Another interesting discovery was in students’ reflections. I found so much maturity in their voice in expressing the “whys”. Here are some examples of my students’ reflections:

Music reflects a lot about me because it’s what makes my personality. I listen to music whenever I’m on my computer. I listen to music when I am doing homework because it blocks out all other noises and it helps me to concentrate.
I can’t say music defines me, but I can say I love to listen to music.  It helps me concentrate when I do my homework.
Music means a lot to me because my life would be a lot less happier and nicer without it. I love the feeling you get when your favorite song just came on the radio and that rush of needing to belt out the words along with it! Music helps me gain more energy in the morning- it gets me excited for the day. Music makes the world have more pizazz, and is extremely entertaining.
Music is important to me in many ways. It brings me up when I’m down. It pumps me up and makes me feel like I can do anything.    Music is a must have.

It didn’t matter if the student was a girl or boy. For 98% of my students music mattered more than I had expected [one students did not like to listen to music or owned an iPod. We tweaked the project to something he can relate to. I’ll be honest – we struggled a long time to find this tweaked version, but in the end, the student did a fabulous job talking about the role of music]. I discovered how deeply my students were connected to music. I especially loved the way they expressed their identity tied to stories of family and friends. I was also surprised to hear playlists that consist extreme genres from classical to punk rock.

Technically speaking, students spent a lot of time editing and learning to use either GarageBand or Audacity. They learned a lot by making mistakes, taking chances, and asking questions. I really liked how many students helped other students when a question was being asked. Needless to say, our two rooms were never quiet (except for recording times).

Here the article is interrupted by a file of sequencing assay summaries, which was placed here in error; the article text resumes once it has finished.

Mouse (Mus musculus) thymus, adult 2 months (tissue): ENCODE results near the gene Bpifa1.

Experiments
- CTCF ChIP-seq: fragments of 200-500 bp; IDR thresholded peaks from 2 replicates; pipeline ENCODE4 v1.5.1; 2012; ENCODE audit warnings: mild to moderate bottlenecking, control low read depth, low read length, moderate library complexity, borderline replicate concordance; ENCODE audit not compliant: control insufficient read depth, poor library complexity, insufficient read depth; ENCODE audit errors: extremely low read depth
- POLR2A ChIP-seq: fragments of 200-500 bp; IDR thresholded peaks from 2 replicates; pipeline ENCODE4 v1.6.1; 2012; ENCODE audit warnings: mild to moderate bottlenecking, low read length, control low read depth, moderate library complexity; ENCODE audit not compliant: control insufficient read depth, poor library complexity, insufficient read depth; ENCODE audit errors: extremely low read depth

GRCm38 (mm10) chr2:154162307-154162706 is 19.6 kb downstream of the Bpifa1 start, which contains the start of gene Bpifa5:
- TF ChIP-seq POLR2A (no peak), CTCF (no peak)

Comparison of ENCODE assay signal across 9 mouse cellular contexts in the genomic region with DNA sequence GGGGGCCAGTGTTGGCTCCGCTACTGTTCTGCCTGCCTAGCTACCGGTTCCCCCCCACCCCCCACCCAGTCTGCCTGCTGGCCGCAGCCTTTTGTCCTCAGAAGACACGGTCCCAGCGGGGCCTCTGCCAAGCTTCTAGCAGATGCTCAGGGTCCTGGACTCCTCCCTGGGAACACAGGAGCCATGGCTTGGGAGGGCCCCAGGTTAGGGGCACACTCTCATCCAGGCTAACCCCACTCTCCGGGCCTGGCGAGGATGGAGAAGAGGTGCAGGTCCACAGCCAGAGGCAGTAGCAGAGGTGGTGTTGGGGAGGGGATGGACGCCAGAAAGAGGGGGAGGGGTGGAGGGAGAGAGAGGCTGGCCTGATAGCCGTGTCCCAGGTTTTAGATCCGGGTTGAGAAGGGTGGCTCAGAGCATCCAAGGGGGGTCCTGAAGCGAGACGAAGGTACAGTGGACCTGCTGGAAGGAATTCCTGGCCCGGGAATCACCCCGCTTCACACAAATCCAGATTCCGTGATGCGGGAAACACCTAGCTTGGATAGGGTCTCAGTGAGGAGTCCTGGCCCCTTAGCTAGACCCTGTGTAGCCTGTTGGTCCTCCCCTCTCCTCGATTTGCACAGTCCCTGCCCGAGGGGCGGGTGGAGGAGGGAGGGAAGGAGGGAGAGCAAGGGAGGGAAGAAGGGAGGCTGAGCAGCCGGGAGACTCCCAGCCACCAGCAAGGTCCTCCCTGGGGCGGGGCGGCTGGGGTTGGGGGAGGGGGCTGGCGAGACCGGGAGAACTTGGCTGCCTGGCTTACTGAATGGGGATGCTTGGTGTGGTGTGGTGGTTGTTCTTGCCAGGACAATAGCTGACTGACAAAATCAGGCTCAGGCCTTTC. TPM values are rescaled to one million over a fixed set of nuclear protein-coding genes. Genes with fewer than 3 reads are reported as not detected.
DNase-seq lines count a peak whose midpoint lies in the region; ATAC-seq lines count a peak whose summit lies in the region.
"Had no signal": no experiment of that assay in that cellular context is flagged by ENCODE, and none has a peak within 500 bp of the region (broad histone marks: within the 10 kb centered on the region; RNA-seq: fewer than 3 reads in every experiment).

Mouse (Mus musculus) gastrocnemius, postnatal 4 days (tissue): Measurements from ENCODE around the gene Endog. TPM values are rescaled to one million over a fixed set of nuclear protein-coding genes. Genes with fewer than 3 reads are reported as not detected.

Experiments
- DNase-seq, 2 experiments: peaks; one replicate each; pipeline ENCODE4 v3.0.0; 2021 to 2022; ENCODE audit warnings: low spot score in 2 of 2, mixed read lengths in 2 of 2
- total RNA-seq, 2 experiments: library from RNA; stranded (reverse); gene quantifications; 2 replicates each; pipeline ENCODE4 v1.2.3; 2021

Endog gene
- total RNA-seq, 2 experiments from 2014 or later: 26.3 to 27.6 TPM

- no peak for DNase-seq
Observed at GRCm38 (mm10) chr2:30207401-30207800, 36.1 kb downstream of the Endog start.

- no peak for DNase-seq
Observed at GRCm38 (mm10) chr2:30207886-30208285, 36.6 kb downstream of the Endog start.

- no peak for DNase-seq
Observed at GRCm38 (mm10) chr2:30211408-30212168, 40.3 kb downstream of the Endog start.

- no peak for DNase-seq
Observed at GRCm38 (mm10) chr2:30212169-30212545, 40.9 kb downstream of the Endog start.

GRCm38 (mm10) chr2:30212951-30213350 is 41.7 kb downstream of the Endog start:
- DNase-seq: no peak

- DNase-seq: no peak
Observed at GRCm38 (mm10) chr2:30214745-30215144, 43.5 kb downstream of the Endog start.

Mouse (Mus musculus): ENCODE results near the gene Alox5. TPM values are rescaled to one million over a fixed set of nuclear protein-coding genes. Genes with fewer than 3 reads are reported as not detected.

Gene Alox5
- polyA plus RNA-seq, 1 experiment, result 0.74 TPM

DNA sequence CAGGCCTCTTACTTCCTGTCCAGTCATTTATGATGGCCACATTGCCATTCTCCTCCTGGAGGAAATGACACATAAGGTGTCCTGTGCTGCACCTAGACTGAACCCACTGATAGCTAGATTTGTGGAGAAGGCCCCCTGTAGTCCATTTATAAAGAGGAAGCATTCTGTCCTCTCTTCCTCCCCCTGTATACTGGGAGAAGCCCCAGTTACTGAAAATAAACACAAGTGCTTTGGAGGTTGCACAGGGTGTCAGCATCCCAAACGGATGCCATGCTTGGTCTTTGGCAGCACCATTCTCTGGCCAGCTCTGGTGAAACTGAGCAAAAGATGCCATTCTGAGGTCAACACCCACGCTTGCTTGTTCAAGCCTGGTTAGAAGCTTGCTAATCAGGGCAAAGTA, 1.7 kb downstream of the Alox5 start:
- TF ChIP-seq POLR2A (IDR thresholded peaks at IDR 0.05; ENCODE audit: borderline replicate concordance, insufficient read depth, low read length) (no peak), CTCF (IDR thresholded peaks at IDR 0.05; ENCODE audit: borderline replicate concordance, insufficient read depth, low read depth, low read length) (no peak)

Listen to some tracks from my students:

Moving Forward  ~>  ~>  ~>  ~>  ~>

Students’ finished mp3s were loaded up to iTunes. Using SoundCloud, I got an embeddable player so that I can embed it onto the class Google Sites page. Students listened to each other’s collage and gave constructive feedback. Since they all took a long time make these projects, I also wanted to give them a personalized feedback and assessment. I filled out this form and gave each of my students a feed back. I wrote everything in detail except the final grade and asked each student what they learned from this project. Their responses included how excited they were to learn to use GarageBand to create their project. A few were annoyed at how hard they had to work using the application. Some were so surprised to hear what different musical tastes everyone had. A handful of students recommended that I should start next year’s 8th grade year with this project because they had so much fun.

I learned  so much about my students. I also learned that I need to encourage them to be creative by creating a creative space and time. I’m learning to be patient!

My students ARE passionate about music and life. Now what?

Here are some questions I’m thinking of answering in a future post:

What am I going to do with this discovery now that I know what huge role music has in their life? How can I channel this passion to help them to learn more about music and guitar (all students learn how to play)? What other ways can I connect with them and learn about what I need to teach them?

Stay tuned!